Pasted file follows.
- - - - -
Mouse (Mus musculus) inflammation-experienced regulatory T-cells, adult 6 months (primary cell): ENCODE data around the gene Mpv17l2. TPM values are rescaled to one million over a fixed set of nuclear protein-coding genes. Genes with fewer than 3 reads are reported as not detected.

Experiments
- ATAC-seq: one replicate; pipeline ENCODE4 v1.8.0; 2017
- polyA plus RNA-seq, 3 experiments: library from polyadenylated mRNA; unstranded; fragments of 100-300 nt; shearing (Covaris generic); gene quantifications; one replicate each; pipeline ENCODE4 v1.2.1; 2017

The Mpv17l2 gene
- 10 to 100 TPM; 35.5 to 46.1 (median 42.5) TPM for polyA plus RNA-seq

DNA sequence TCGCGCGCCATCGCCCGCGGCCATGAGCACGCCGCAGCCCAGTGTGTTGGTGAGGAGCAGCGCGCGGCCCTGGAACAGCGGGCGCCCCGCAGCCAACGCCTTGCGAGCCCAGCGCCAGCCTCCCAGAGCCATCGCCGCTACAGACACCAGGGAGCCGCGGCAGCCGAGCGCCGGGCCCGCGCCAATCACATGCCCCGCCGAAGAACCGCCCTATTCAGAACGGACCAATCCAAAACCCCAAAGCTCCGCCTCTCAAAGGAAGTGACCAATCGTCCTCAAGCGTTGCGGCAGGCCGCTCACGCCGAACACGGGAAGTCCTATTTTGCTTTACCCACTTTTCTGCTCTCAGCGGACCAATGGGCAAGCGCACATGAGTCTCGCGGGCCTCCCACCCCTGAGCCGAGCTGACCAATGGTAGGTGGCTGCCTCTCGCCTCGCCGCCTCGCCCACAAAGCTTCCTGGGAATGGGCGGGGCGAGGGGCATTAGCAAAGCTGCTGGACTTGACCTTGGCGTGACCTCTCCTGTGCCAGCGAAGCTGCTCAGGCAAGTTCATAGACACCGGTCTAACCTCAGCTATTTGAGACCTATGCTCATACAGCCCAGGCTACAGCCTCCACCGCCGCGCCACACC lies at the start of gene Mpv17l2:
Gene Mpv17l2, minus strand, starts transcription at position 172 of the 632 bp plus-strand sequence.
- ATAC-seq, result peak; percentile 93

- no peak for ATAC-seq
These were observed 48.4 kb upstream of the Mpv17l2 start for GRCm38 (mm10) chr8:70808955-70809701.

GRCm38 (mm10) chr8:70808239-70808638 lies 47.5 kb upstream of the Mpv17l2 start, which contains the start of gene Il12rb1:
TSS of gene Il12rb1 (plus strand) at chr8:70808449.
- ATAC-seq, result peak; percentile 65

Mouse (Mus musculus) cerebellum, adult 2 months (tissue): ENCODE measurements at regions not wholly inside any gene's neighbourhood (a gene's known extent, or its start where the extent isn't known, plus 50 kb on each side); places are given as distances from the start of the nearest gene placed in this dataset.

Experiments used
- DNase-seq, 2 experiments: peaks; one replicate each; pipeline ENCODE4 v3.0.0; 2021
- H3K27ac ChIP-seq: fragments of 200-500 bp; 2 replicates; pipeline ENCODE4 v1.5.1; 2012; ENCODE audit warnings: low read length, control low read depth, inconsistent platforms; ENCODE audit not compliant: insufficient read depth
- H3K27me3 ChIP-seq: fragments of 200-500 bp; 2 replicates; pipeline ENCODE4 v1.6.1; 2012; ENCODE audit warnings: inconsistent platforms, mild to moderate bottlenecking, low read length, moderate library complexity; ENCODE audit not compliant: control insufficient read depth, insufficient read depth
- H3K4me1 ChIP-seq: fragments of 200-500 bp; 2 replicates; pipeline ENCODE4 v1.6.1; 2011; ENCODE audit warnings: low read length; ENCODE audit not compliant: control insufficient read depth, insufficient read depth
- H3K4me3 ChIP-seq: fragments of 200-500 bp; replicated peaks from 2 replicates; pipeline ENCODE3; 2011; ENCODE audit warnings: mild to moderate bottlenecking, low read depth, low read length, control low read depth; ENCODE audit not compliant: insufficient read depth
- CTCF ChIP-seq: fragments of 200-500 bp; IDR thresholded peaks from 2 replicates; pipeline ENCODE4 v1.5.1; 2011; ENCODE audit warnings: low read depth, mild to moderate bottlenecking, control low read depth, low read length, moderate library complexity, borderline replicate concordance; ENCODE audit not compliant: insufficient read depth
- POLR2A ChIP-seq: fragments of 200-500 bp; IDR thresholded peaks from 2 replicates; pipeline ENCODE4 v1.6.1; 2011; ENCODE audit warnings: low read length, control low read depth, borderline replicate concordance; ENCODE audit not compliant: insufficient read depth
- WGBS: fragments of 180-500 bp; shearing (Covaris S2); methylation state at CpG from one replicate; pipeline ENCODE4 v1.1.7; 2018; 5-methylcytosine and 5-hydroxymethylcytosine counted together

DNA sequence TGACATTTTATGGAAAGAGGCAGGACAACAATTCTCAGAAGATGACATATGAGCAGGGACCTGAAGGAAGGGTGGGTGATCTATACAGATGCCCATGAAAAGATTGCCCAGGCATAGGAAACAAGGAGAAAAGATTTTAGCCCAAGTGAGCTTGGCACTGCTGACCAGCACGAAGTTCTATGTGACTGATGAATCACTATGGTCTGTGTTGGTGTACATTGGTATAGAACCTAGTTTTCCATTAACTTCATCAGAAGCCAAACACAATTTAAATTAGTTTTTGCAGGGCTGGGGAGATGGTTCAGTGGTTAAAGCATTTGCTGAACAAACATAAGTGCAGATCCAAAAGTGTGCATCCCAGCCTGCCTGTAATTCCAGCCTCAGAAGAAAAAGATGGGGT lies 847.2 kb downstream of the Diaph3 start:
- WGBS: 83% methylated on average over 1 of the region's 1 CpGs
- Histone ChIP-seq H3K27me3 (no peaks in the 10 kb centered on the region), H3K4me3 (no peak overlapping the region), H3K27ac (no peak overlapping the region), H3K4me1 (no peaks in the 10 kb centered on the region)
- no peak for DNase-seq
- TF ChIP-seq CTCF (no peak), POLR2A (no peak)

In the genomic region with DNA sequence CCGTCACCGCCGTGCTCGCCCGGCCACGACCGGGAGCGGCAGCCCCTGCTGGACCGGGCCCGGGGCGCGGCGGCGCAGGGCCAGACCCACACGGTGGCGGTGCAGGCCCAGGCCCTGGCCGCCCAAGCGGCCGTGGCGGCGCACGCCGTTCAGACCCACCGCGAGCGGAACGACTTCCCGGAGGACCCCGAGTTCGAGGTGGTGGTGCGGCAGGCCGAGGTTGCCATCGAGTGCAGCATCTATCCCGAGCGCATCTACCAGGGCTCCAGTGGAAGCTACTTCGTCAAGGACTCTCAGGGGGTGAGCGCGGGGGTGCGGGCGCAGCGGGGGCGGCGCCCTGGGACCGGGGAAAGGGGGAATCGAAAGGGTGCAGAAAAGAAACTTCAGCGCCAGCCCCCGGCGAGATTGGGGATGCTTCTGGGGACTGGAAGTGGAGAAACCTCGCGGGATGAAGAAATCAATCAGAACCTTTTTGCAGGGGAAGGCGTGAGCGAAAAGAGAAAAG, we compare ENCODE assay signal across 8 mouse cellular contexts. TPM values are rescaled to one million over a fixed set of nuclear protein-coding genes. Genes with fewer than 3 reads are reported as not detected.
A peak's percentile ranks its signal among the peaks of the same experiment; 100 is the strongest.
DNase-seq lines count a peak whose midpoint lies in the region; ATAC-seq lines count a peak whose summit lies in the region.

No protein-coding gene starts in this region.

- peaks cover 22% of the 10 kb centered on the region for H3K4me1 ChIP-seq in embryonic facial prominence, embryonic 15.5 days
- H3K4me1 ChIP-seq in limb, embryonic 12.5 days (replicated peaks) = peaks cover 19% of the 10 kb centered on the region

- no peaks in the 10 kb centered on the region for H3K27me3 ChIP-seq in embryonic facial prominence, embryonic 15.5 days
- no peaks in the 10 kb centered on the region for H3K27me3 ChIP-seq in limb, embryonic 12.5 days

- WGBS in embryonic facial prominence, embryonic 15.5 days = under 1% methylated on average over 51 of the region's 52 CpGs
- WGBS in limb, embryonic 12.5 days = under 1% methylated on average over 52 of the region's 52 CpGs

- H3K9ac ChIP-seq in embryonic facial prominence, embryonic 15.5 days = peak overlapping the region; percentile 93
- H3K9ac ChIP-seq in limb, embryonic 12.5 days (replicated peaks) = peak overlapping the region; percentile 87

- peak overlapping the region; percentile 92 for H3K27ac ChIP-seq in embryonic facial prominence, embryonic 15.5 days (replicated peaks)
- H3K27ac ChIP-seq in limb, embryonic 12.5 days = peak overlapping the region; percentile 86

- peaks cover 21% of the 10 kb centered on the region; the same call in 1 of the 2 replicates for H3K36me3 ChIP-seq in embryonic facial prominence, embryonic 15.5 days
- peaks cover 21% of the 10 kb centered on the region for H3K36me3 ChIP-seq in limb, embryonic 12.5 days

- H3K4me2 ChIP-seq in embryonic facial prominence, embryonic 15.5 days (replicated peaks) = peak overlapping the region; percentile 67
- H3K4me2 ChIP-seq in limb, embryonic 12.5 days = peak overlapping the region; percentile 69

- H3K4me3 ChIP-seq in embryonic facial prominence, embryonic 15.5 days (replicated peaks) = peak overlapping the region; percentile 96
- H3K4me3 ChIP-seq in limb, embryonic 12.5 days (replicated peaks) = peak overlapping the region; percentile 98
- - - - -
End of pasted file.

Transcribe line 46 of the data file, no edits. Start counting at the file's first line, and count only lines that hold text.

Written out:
- H3K4me2 ChIP-seq in embryonic facial prominence, embryonic 15.5 days (replicated peaks) = peak overlapping the region; percentile 67